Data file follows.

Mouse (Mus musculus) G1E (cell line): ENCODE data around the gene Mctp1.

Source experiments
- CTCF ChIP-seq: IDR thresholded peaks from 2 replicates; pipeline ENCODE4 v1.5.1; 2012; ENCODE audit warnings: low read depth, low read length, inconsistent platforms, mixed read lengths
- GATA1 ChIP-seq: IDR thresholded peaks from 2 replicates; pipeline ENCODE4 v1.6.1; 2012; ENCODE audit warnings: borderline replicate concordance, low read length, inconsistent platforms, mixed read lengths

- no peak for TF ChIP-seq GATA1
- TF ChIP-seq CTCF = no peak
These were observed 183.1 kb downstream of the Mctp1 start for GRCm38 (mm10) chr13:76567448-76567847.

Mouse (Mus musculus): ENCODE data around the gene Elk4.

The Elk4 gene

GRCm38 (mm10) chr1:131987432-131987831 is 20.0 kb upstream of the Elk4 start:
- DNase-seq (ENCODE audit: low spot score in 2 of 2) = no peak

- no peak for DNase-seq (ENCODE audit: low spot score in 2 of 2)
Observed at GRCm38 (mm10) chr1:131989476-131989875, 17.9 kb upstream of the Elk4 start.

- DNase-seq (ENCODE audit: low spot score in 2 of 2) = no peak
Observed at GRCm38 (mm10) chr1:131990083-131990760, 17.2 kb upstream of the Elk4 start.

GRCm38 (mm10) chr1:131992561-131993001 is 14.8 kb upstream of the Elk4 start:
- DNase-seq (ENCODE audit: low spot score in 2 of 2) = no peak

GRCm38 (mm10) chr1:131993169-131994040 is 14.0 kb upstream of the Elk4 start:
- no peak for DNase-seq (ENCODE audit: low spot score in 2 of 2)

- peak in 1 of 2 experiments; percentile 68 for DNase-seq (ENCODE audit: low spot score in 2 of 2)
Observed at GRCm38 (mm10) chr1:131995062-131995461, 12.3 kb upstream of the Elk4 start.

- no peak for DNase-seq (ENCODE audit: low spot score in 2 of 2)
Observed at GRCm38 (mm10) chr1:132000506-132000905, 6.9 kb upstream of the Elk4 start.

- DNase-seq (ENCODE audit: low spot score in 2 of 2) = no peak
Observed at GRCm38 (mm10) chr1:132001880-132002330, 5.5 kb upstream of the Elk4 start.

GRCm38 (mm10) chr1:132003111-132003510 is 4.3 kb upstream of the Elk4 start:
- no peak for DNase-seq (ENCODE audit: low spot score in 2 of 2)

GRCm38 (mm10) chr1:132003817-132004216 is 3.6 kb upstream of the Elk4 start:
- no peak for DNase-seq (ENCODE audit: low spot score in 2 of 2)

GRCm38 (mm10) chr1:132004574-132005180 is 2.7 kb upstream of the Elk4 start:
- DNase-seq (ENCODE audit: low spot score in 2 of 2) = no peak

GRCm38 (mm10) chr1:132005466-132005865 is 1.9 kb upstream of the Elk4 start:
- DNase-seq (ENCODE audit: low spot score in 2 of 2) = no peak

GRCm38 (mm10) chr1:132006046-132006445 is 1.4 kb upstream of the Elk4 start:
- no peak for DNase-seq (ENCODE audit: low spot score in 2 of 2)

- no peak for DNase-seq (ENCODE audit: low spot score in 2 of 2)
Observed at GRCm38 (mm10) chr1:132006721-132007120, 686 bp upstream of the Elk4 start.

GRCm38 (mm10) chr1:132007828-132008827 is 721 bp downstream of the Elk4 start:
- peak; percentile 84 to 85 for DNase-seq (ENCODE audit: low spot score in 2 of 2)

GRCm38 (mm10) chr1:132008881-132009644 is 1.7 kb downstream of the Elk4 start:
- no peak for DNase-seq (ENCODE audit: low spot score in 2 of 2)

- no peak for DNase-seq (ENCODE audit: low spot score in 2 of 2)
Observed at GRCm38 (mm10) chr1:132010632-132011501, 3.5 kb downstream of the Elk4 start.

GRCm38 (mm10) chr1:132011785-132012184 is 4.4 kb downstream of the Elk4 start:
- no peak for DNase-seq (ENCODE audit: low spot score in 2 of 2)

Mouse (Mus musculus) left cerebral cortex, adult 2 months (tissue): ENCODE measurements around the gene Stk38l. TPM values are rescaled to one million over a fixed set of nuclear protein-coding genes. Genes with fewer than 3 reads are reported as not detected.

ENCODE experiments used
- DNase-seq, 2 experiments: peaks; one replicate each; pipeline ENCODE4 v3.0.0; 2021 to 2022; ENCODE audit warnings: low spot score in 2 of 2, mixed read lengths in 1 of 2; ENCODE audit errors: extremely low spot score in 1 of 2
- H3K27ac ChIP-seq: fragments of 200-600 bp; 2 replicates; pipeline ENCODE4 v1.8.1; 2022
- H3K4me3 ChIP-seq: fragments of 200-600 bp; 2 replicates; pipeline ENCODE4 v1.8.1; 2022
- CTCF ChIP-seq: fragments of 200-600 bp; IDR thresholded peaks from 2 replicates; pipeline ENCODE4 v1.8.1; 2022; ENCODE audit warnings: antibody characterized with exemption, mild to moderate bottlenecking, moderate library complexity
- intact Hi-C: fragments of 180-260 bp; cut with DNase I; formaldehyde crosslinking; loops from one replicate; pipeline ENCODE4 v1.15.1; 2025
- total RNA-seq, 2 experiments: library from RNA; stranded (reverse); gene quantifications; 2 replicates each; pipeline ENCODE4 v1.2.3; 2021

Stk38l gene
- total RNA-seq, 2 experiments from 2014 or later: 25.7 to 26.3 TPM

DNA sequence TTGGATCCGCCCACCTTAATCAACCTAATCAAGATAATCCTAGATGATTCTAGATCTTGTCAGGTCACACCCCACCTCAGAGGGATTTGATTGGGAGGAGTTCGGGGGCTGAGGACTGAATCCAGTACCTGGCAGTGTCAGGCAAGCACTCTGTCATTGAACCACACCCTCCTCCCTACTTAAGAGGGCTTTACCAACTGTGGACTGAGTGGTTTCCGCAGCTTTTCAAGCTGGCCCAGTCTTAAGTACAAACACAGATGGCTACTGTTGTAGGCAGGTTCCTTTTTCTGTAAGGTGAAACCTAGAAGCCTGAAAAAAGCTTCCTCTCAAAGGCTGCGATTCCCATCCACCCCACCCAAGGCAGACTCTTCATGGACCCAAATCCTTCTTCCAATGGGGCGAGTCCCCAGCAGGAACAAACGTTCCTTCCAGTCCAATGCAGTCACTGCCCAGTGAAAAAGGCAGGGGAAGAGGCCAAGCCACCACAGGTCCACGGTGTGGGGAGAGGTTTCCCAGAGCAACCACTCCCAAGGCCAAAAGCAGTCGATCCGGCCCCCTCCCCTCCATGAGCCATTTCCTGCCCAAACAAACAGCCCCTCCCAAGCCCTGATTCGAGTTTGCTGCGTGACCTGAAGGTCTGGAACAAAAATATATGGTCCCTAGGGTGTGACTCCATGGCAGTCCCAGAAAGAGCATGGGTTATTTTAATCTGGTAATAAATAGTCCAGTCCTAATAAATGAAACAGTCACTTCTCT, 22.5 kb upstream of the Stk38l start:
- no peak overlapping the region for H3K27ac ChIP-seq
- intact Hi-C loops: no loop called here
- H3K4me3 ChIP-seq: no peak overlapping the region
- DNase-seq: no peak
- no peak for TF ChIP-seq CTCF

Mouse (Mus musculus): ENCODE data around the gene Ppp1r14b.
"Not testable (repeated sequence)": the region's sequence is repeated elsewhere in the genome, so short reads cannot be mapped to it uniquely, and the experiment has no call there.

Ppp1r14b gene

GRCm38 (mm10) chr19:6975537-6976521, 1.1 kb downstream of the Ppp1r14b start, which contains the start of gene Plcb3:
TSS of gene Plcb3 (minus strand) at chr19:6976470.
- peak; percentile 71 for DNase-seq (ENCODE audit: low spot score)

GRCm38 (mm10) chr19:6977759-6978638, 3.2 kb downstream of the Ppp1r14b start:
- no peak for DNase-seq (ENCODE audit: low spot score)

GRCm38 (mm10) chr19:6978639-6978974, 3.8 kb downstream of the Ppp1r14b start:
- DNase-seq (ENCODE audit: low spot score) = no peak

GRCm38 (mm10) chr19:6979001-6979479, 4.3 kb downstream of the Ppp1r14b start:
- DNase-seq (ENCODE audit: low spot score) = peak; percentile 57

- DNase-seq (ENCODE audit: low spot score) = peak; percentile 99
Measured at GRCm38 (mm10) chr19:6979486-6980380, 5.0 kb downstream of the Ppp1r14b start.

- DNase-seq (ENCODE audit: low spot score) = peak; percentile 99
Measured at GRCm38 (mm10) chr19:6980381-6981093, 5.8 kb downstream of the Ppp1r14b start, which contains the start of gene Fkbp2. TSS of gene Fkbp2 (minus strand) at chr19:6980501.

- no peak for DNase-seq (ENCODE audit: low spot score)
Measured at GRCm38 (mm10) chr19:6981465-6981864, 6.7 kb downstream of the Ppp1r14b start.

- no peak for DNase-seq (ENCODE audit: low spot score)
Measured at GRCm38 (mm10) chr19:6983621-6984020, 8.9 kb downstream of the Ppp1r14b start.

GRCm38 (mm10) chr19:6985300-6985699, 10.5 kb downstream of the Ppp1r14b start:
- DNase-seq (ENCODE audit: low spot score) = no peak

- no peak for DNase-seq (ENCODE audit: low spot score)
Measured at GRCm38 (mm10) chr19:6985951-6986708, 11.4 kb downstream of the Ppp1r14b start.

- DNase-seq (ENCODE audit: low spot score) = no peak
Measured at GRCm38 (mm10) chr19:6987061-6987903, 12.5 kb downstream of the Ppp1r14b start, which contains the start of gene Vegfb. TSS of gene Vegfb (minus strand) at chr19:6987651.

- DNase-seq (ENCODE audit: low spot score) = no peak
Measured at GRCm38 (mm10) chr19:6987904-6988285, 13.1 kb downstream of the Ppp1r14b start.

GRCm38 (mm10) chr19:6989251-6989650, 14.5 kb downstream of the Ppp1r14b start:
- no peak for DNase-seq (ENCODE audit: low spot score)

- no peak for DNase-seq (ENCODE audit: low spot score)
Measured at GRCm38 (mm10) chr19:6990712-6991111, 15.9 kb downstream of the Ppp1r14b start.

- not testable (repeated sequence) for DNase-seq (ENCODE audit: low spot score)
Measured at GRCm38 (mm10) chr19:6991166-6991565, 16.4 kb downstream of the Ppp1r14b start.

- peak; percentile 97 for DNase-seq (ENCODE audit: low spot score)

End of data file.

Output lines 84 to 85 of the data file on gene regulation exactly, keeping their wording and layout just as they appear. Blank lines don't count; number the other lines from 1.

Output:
- no peak for DNase-seq (ENCODE audit: low spot score)
Measured at GRCm38 (mm10) chr19:6985951-6986708, 11.4 kb downstream of the Ppp1r14b start.